2023-08-09 - Disney is raising prices on almost all of its streaming offerings as it looks to accelerate profitability for the business. Commercial-free Disney+ will cost $13.99 per month, a 27% increase, beginning Oct. 12. Disney+ with ads will remain $7.99 per month. Disney will also expand its ad-tier offering to select markets in Europe and in Canada beginning Nov. 1. Disney is increasing the price of Hulu without ads to $17.99 per month, a 20% price hike. Hulu with ads will also stay the same price, at $7.99 per month. For comparison, Netflix's standard plan without commercials is $15.49 per month. Warner Bros. Discovery's Max is $15.99 per month. The decision to price Disney+ nearly as high as commercial-free Netflix and Max, and charge even more for Hulu, signals Disney believes its content library can compete with both of those services. When Disney Chief Executive Officer Bob Iger launched Disney+ in 2019, he deliberately set the niche family offering at a low price of $6.99 per month — nearly half the price of Netflix. Last year, Disney increased the cost of Disney+ by $3 per month. Iger acknowledged he was surprised the price increase led to minimal cancelations of the service. "We took a pretty significant price increase at Disney+ sometime late in 2022, and we really didn't see significant churn or loss of subs because of that, which was actually heartening," Iger said during Disney's earnings call on Wednesday. Iger noted that Disney is deliberately trying to steer users toward its ad-supported services by keeping prices for those services the same. The advertising landscape for streaming is healthier than traditional linear TV, Iger added. Disney has added 3.3 million subscribers for its U.S. advertising-supported service after it launched in December, Iger announced on the call. About 40% of new Disney+ subscribers have signed up for the ad tier, he said.4 financial lessons you can learn from these Netflix shows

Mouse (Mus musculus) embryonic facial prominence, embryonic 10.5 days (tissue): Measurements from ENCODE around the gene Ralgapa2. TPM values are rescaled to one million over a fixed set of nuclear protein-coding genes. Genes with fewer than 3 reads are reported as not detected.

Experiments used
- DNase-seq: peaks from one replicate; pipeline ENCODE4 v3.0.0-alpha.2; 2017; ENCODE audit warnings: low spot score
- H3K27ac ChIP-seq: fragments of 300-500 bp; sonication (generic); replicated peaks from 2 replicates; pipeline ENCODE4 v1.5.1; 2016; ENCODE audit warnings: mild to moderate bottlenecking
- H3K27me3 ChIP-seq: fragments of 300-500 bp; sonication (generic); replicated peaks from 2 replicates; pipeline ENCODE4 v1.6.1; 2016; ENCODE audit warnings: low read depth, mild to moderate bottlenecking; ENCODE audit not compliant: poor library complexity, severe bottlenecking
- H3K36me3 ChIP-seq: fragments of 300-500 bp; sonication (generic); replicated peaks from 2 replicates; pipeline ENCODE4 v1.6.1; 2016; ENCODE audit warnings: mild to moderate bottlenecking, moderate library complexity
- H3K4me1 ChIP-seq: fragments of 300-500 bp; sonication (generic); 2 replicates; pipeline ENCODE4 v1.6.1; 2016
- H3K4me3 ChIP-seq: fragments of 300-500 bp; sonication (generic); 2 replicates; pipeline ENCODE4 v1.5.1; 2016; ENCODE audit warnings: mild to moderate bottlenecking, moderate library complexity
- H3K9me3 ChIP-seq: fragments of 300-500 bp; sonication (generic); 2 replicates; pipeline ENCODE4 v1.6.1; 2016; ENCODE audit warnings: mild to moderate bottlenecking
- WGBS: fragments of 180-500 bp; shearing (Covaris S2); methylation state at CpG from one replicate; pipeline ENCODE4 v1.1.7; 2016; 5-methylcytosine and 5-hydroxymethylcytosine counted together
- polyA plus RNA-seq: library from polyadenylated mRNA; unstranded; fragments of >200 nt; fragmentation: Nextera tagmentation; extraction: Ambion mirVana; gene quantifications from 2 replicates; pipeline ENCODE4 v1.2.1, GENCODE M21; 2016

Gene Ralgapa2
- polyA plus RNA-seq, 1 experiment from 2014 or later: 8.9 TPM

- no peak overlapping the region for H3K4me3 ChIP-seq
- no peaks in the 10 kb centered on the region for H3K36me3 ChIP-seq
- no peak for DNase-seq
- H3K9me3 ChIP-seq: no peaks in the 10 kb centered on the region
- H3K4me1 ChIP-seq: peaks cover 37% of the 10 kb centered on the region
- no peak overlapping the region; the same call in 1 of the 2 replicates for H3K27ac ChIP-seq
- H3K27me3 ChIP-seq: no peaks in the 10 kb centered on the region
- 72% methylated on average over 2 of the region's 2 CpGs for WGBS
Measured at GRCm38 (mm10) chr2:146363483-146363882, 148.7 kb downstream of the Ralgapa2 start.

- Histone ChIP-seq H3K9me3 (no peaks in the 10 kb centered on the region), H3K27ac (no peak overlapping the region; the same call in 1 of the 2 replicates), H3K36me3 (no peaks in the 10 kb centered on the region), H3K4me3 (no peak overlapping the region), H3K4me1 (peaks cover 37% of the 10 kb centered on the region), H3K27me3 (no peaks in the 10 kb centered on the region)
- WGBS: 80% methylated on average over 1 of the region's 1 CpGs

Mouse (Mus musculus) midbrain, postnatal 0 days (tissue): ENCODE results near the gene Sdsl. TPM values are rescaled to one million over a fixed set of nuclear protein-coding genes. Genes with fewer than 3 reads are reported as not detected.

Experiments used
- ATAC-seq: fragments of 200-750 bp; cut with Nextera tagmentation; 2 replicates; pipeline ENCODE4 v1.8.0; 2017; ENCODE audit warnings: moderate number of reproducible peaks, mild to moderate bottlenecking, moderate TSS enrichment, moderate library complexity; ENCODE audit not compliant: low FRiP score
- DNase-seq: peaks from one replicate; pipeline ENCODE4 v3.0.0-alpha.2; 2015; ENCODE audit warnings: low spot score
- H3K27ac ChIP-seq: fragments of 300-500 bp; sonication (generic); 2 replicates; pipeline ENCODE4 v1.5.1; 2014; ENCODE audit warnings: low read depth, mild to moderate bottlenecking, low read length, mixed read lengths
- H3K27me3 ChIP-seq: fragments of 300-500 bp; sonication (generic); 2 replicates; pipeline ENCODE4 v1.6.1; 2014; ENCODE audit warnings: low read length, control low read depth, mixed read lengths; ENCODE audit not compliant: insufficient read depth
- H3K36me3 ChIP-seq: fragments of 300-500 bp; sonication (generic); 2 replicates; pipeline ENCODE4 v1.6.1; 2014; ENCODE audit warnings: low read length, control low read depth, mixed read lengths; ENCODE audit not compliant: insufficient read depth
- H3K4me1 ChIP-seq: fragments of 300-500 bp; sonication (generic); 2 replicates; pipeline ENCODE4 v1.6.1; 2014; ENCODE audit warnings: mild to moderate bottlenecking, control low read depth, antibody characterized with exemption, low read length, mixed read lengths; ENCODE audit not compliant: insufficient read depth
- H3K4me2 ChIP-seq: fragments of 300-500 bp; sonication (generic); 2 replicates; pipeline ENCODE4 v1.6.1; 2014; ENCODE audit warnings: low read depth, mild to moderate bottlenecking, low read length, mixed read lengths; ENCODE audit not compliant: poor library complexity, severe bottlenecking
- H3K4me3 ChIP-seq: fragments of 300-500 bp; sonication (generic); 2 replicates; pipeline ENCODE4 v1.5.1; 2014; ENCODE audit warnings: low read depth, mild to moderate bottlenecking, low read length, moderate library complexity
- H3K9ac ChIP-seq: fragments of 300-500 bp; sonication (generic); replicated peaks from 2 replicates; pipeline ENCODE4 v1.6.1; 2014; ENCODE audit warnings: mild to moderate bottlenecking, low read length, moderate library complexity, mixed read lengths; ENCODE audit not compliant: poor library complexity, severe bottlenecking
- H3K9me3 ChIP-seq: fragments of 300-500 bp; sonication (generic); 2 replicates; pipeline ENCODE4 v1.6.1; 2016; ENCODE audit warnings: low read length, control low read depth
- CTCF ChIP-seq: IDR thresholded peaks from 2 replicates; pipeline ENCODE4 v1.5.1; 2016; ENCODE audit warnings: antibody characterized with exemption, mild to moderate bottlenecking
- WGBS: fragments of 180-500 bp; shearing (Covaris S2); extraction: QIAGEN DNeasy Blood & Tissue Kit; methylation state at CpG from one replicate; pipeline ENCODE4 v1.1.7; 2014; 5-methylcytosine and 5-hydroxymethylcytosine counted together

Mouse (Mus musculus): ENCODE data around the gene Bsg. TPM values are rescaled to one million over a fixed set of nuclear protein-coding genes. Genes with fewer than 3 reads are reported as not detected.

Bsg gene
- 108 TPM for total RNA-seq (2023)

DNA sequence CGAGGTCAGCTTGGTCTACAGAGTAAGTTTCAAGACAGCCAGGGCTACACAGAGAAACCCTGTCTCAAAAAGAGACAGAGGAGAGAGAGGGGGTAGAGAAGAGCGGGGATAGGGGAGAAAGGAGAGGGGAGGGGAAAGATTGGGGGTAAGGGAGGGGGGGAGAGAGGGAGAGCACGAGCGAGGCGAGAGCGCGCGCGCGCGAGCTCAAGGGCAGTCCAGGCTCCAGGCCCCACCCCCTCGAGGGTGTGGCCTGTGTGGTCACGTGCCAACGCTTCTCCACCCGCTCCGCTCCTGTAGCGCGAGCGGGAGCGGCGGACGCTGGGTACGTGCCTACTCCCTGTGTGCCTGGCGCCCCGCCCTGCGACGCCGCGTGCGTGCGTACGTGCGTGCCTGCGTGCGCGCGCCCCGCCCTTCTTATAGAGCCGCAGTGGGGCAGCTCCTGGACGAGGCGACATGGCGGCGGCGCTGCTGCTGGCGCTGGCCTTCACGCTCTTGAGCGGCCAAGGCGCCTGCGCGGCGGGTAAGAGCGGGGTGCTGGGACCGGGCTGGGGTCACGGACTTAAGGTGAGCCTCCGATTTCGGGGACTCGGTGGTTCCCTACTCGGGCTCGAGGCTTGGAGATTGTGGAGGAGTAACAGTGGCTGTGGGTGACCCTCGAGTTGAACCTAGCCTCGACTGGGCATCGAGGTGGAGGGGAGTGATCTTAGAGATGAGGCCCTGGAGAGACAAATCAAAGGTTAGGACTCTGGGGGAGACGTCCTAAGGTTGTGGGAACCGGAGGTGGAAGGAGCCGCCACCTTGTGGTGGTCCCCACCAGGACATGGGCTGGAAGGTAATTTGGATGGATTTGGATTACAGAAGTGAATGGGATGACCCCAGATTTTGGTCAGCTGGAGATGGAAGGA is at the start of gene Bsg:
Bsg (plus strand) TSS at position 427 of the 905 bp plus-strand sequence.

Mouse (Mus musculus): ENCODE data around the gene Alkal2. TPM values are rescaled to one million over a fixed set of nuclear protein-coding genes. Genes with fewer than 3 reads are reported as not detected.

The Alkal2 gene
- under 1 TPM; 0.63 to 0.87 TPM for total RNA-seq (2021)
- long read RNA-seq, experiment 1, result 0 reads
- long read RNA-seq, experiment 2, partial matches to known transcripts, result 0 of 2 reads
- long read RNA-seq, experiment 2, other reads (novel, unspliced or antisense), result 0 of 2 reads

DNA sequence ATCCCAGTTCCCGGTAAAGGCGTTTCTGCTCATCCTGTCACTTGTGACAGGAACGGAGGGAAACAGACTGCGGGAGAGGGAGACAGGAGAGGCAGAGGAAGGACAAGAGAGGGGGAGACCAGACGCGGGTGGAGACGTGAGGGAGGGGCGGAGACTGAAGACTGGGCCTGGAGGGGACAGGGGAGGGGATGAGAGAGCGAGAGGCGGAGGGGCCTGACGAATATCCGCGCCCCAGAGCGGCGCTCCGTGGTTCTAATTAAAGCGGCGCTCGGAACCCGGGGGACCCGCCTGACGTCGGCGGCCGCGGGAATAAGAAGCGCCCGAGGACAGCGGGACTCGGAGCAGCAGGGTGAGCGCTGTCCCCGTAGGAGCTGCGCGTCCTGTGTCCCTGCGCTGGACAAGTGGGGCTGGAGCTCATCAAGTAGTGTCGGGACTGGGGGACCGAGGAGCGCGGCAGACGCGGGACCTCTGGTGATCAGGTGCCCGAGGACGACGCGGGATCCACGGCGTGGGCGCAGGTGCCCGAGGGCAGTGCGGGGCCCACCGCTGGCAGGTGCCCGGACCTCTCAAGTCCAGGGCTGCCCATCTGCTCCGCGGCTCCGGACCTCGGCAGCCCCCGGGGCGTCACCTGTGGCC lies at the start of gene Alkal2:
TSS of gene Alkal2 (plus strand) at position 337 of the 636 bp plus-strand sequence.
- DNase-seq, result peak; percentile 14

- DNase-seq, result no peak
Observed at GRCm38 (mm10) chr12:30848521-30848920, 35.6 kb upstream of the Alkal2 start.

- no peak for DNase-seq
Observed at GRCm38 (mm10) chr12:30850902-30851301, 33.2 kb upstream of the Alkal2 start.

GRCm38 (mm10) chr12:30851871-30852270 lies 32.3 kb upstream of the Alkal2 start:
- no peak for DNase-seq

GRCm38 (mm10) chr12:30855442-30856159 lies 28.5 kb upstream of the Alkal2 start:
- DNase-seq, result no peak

2023-08-02 - This article is reprinted by permission from NerdWallet. In the past year, streaming service Netflix NFLX, -0.08% has released two financially focused offerings: the film “Get Smart With Money” and the series “How to Get Rich.” Both feature powerhouse financial influencers who help people reevaluate their approaches to money to educate and empower them. Here are four takeaways that you can apply to your own life, no matter your financial situation. Takeaways from ‘Get Smart With Money’ The “Get Smart With Money” documentary features well-known financial writers, bloggers and podcasters who share their expertise on how to become better at managing money. Here are a couple of lessons they imparted. Tiffany Aliche Getty Images 1. Emotion management is key to money management In “Get Smart With Money,” some of the featured participants were dealing with significant debt or with the challenges of living paycheck to paycheck. The stress, fear and frustration that come with money can significantly impact how you manage it. Tiffany Aliche, a financial educator also known as The Budgetnista, talks through this fear and encourages people to face their money head-on to see what they owe and where they need to save more. If you’re afraid of your money, that’s going to affect how you manage your money, she says in the film. See: More than half of Americans who make $100,000 say they live paycheck to paycheck: survey 2. Money is a tool to help you create the life you desire Aliche tells one of the show participants to create a “dream fund,” a special savings account for goals outside of regular bills and emergency fund budgeting. This takeaway is a great reminder that money is meant to be used for things that will make you happy in addition to paying for daily expenses. Takeaways from ‘How to Get Rich’ Ramit Sethi, author of bestselling book “I Will Teach You to Be Rich,” hosts this Netflix series and helps participants define their goals and make moves to achieve them. Here are some of the lessons and tips from the show. 3. Think about what makes you happy One of the pillars of Sethi’s advice is the concept of “a rich life,” meaning the financial ability to do things that bring joy. He emphasizes that a rich life comes in many forms, like being able to take time off from work when you want to, fly in business class for long trips or even help a parent retire, as was the goal of one of the show participants. You might like: You track savings, spending and investments. But are you paying attention to the right numbers? Mindy Jensen, a host of financial podcast “BiggerPockets Money,” had an aha moment with Sethi when she was a guest on his podcast. Sethi’s podcast is separate from his Netflix show, but he emphasizes a lot of similar money guidelines. As Sethi discussed the concept of a rich life with Jensen and her husband — who are both financially independent, meaning they have enough money to pay their living expenses for the rest of their lives — they realized that even with their large net worth, they weren’t spending enough money to make life more enjoyable. After the conversation, the couple decided that they wanted to spend more money on travel with their two teenage daughters. “We don’t need or want more things, but we want more experiences,” Jensen told NerdWallet. Looking back on her journey to financial independence, Jensen also realized that there was more she and her husband could have done to start their rich life earlier. “You can continue to contribute to your retirement accounts and investments, but it doesn’t have to be this frantic mad dash to the finish line,” she says. “You can do it a little slower and enjoy your life.” Plus: Everything coming to Netflix in August 2023 — and what’s leaving 4. Homeownership doesn’t have to be a financial goal It can be hard to break away from the idea of homeownership as a major financial achievement. In America, the mythos of the “white picket fence” is often part of the way people describe success. Sethi’s perspective on homeownership, however, differs from popular convention. In “How to Get Rich,” he advises participants to keep in mind all of the additional costs that come with homeownership compared with what’s covered by a landlord. Homeownership means that everything falls to you, on top of whatever you pay for your mortgage, home insurance, homeowners association fees and property taxes. If you find a rental that leaves enough room in your budget to allow you to invest more, the math can sometimes work out better for your net worth in the long run, Sethi says. Don’t miss: Netflix criticized for posting AI jobs paying up to $900,000 while writers and actors are on strike For people who are getting started on their financial journey — as well as those who are well on their way — these shows can provide inspiration and information about how to make your money work better for you. More From NerdWallet Chanelle Bessette writes for NerdWallet. Email: email@example.com.Leaders of striking Hollywood writers union to talk with studios about resuming negotiations